I think every photographer has heard the expression "Shot to death", of course that does not mean killing someone, it just means that an area has been photographed so much and from so many angles that it can feel pointless to shoot it yourself.
Couple of examples that comes to mind, The Eifel tower, The horseshoe bend are two places that has been "shot to death", personally I would say it is far from it.
Having seen many images from both those locations suddenly there comes a new image that makes you go both "wow" and "aha".
Here is an example of a really tiny area where I live, there is nothing much too this place, but I have shot pretty much every nook and cranny of this place, but I still revisit this place from time to time and shoot a few shots, last time being about 19 hours ago at the writing of this journal.
Shot to death ?
I think it was the well known landscape photographer that said that he waits for the light, then start shooting, i.e light comes first.
I would have to agree with him for most cases, obvious exception where you do not have to wait for any light is in the studio, it might take some time to set up, but it is always available.
If you look at the example above there is an overview shot of the place done under pretty boring lighting conditons, the dramatic change of any location comes with light, from mid day to sunset is such a big difference that many that hire landscape photographers does not accept any shots that has been done mid-day, only sunrise and sunset.
And mix in the nightsky and a place takes on a whole different quality, it is basicly all about light.
I would put it to the point that a place that is shot to death provides you with an advantage of a place that is not, you will have a great overview of the location, you have seen it from many different angles, it can give you an idea to a shot that is never before done and you can take it up to a new level.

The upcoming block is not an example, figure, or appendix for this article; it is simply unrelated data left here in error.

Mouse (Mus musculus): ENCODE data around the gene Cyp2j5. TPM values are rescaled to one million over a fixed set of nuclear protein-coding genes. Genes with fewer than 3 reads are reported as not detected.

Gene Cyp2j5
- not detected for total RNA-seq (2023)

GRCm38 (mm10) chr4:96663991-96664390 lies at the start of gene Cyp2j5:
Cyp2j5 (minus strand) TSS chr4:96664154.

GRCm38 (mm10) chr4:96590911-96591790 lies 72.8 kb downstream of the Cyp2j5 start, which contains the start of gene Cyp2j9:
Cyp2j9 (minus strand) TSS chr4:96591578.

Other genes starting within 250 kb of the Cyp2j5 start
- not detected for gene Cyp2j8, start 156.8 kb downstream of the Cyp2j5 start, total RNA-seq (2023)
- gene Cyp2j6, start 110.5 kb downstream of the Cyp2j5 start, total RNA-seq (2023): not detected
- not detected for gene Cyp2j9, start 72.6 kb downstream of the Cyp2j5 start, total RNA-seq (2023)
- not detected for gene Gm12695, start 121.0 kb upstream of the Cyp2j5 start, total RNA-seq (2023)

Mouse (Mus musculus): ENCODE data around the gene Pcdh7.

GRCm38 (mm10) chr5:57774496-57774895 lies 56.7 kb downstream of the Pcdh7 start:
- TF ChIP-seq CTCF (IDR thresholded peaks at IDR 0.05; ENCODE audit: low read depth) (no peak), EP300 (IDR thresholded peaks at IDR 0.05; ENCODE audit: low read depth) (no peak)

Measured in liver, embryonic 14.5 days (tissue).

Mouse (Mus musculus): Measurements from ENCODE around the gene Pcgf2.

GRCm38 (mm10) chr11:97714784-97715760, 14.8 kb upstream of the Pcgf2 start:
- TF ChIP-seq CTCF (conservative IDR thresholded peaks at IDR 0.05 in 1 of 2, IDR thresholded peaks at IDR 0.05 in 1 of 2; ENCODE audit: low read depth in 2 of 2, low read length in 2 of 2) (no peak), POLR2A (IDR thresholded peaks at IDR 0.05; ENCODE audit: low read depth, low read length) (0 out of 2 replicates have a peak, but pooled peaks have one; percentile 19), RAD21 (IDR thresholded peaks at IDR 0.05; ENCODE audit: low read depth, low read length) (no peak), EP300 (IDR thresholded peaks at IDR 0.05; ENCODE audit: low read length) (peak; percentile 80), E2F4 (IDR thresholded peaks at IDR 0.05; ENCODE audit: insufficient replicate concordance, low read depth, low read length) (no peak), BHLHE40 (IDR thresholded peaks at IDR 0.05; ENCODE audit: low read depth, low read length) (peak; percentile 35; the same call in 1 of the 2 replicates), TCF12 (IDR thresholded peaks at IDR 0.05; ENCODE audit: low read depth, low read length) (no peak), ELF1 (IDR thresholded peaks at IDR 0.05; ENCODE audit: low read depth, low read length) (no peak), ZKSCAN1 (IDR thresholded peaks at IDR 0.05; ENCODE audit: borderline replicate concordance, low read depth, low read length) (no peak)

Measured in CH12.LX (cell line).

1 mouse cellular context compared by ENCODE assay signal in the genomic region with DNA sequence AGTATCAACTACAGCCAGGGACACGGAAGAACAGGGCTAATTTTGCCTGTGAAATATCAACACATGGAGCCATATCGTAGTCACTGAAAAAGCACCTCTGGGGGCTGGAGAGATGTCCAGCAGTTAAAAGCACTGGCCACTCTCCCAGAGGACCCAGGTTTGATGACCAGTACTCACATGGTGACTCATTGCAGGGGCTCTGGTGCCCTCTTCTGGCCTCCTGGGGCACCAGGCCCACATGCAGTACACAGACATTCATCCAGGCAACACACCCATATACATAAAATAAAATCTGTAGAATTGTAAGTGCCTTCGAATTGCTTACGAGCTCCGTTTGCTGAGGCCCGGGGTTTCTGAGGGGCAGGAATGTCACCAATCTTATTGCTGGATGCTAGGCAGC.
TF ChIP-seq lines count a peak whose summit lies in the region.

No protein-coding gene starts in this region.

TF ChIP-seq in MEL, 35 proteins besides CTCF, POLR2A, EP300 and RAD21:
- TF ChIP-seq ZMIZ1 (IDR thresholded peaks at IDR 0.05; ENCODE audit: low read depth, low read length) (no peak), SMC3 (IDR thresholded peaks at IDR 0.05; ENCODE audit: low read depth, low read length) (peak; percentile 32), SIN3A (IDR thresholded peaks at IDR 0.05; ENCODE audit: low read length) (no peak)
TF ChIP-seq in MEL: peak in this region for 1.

But what do you do on those days where you are not getting the light you where hoping for, a very good example is cloudy days with flat light, it is perfect for portrait shots almost all the portrait shots I have done including two weddins have been done outside in flat lighting.
What about mid-day and harsh lighting condition ?
Here I would bring a diffuser/reflector and maybe even a flash for any kind of portrait shots, but for macro work it would be perfect to get that strong light from the sun so I could stop way down and get the depth of field needed.
In the end there is no wrong kind of light, just different qualities and challenges associated with it, and if I was to throw out a challenge to anyone reading this it would be this:
Try revisiting that one place you have become bored with and do a great shot focusing on the quality of light.
Have a nice day.